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First published before January 1st 2001 - More than 12 years ago
George V.Roberts Jr.
Fly Fishers Guide to Saltwater Naturals and their Imitation
Reviewed by Martin Joergensen
Hi fellow salty book readers,
One more book review and one more book for the shelves. A probable must for the salt water fly fisher:
If you ever want to know the 'entomology' of the salt water prey species, this is a good place to look. You will become a very educated salt water fisherman if you read and understand these sections. This will fortunately not be so hard, because even though Roberts has a very scientific way of treating his subject, it's not hard to read and undterstand the book. He has a great attention to detail and will mention the necesarry facts, but in a way that is digestable to a layman. I'm not saying this is an easy book to read under all circumstances, but just that it's easy to read if you are motivated.
The first part of the book will teach you some basic understanding of the mechanisms in hunting. This embraces both predator behaviour and prey morphology and behavior. Roberts knows his subject. He lists different kinds of stimuli and associates many of his statemens with real life observations - made by himself or other firhermen or guides. Understanding these basic mechanisms is very valuable to the fly fisherman and tyer.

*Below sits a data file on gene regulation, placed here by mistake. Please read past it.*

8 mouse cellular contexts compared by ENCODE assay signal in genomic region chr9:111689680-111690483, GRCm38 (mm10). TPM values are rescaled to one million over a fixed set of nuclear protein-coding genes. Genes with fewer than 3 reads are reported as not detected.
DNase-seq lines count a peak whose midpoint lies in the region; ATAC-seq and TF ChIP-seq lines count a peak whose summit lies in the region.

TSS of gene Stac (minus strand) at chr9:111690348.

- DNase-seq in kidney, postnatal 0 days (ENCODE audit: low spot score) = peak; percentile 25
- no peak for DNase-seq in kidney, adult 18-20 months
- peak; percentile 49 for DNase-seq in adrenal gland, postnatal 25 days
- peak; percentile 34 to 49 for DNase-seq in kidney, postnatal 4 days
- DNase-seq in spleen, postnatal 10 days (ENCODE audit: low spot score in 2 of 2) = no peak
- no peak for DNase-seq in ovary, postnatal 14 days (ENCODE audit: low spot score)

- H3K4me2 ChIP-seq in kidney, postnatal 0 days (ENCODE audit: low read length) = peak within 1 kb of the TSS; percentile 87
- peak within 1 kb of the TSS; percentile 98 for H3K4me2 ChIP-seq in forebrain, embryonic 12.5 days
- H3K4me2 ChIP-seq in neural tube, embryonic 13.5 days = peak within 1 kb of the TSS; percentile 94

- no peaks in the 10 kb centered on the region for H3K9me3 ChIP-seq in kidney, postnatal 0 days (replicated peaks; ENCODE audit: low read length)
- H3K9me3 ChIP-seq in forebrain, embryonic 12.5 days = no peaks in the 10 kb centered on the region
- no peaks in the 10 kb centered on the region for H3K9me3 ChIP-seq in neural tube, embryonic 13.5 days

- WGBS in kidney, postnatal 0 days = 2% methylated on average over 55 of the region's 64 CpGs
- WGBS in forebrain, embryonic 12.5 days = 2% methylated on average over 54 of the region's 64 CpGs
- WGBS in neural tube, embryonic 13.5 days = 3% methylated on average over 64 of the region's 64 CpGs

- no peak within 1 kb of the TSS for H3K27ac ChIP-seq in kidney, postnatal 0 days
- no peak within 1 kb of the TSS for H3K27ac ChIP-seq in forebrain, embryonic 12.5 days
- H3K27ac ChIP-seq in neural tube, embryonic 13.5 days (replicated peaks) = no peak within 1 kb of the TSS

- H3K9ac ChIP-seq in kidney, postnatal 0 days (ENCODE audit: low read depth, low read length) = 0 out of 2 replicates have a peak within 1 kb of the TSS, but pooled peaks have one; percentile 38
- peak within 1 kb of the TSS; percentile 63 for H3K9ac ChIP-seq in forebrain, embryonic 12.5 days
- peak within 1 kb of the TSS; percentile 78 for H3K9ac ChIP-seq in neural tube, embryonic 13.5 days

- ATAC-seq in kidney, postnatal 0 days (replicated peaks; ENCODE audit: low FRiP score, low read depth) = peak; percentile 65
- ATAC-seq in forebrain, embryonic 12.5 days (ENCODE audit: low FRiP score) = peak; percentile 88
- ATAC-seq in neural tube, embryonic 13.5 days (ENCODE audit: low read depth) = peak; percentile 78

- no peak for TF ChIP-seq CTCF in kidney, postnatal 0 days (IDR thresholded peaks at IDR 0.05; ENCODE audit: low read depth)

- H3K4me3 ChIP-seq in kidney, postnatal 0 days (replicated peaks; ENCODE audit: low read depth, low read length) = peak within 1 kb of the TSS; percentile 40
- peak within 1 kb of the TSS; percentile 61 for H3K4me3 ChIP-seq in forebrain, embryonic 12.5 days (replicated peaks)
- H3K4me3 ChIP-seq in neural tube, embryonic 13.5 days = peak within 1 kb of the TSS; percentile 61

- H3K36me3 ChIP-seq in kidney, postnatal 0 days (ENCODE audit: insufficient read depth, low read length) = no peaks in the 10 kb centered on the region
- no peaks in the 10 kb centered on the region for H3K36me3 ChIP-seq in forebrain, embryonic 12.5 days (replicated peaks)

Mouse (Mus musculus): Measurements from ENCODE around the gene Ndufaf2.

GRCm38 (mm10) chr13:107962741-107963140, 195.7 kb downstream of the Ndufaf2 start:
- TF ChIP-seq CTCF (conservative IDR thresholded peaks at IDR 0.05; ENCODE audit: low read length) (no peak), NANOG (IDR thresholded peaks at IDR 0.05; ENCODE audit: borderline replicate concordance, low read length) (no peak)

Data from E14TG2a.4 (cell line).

Each of the species that Roberts mentions has it's own chapter. In this you learn the basic morphology of the animal. You also learn enough about its way of living and its lifecycle, to apply it to your fishing. Roberts deals with most US species, but a lot of these are cosmopolitans, and the knowledge gained here will be usefull in other regions of the world. Roberts covers fish, squid, crustaceans and different worms.
The last chapters in the book is probably what many will use as argument for buying the book: fly patterns. But even though it's a very good section, it's not the best part. Roberts links the patterns with the different forage species, but I think he would have made a better point by treating the biology of the species and the flies side by side. The way that it's done now is more traditional, and makes the fly section more like any other fly pattern book you might find. Roberts' comments on the flies are very good, though, and raises the value of the section.
All the chapters are beautifully illustrated with B/W drawings, color paintings and photos.
This book is a must to the serious salt water fly fisher. If you want to know the hows, whens and whys of salt water predation, there will probably be an answer here.